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  • Author or Editor: Alfredo Conti x
  • By Author: De Vico, Gionata x
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Giovanni Grasso, Marcello Passalacqua, Alessandra Sfacteria, Alfredo Conti, Antonio Morabito, Giuseppe Mazzullo, Gionata De Vico, Michele Buemi, Battesimo Macrì and Francesco Tomasello

Object. Results of recent studies indicate that erythropoietin (EPO) produces a neuroprotective effect on experimental subarachnoid hemorrhage (SAH). It has been reported that S-100 protein levels increase in cerebrospinal fluid (CSF) after SAH, providing a highly prognostic indication of unfavorable outcome. This study was conducted to validate further the findings of S-100 protein as an index of brain damage and to assess whether treatment with recombinant human EPO (rhEPO) would limit the increase of S-100 protein level in CSF following experimental SAH.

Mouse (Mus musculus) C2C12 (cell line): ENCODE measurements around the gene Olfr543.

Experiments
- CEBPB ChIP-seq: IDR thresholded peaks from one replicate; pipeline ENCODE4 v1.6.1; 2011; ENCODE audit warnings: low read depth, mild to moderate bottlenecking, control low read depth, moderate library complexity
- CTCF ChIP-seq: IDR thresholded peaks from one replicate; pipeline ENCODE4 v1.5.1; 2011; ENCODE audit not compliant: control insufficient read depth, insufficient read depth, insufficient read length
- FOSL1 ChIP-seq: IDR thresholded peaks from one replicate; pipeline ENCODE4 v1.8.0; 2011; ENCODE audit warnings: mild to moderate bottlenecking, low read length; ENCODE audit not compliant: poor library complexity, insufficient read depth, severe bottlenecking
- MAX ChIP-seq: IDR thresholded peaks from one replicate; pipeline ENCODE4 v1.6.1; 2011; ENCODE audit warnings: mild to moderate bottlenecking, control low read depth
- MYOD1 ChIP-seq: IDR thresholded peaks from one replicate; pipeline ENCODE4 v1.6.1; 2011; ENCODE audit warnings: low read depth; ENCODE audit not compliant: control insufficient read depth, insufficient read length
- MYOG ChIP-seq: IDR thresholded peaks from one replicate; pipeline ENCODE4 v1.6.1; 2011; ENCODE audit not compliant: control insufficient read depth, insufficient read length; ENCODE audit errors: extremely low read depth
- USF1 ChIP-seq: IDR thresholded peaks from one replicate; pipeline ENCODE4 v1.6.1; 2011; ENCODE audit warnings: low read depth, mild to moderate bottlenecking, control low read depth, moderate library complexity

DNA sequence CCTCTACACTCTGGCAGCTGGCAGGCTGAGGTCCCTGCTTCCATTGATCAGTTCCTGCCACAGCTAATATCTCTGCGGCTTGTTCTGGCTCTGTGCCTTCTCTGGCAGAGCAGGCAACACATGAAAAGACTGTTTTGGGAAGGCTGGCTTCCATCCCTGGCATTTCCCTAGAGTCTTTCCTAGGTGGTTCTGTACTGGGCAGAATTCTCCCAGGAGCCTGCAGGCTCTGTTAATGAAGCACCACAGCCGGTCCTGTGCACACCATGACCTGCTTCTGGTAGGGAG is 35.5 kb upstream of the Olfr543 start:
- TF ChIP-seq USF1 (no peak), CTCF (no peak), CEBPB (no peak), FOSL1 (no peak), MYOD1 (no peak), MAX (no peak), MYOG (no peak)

Methods. Thirty-two rabbits were each assigned to one of four groups: Group 1, control; Group 2, SAH; Group 3, SAH plus placebo; and Group 4, SAH plus rhEPO (each group consisted of eight rabbits). The rhEPO and placebo were administered to the rabbits after SAH had been induced, and S-100 protein levels in the CSF of these animals were measured at 24, 48, and 72 hours after the experimental procedure. In each group of animals levels of S-100 protein were compared with the mortality rate, neurological outcome, and neuronal ischemic damage. High S-100 protein levels were found in rabbits in Groups 2 and 3, which exhibited poor neurological status and harbored a high number of damaged cortical neurons. Favorable neurological outcome and significant reductions in total numbers of damaged neurons were observed in animals in Group 4 in which there were significantly lower S-100 protein concentrations compared with animals in Groups 2 and 3 (p < 0.001).

Conclusions. The results of this study support the concept that determination of the S-100 protein level in CSF has prognostic value after SAH. The findings also confirm that rhEPO acts as a neuroprotective agent during experimental SAH.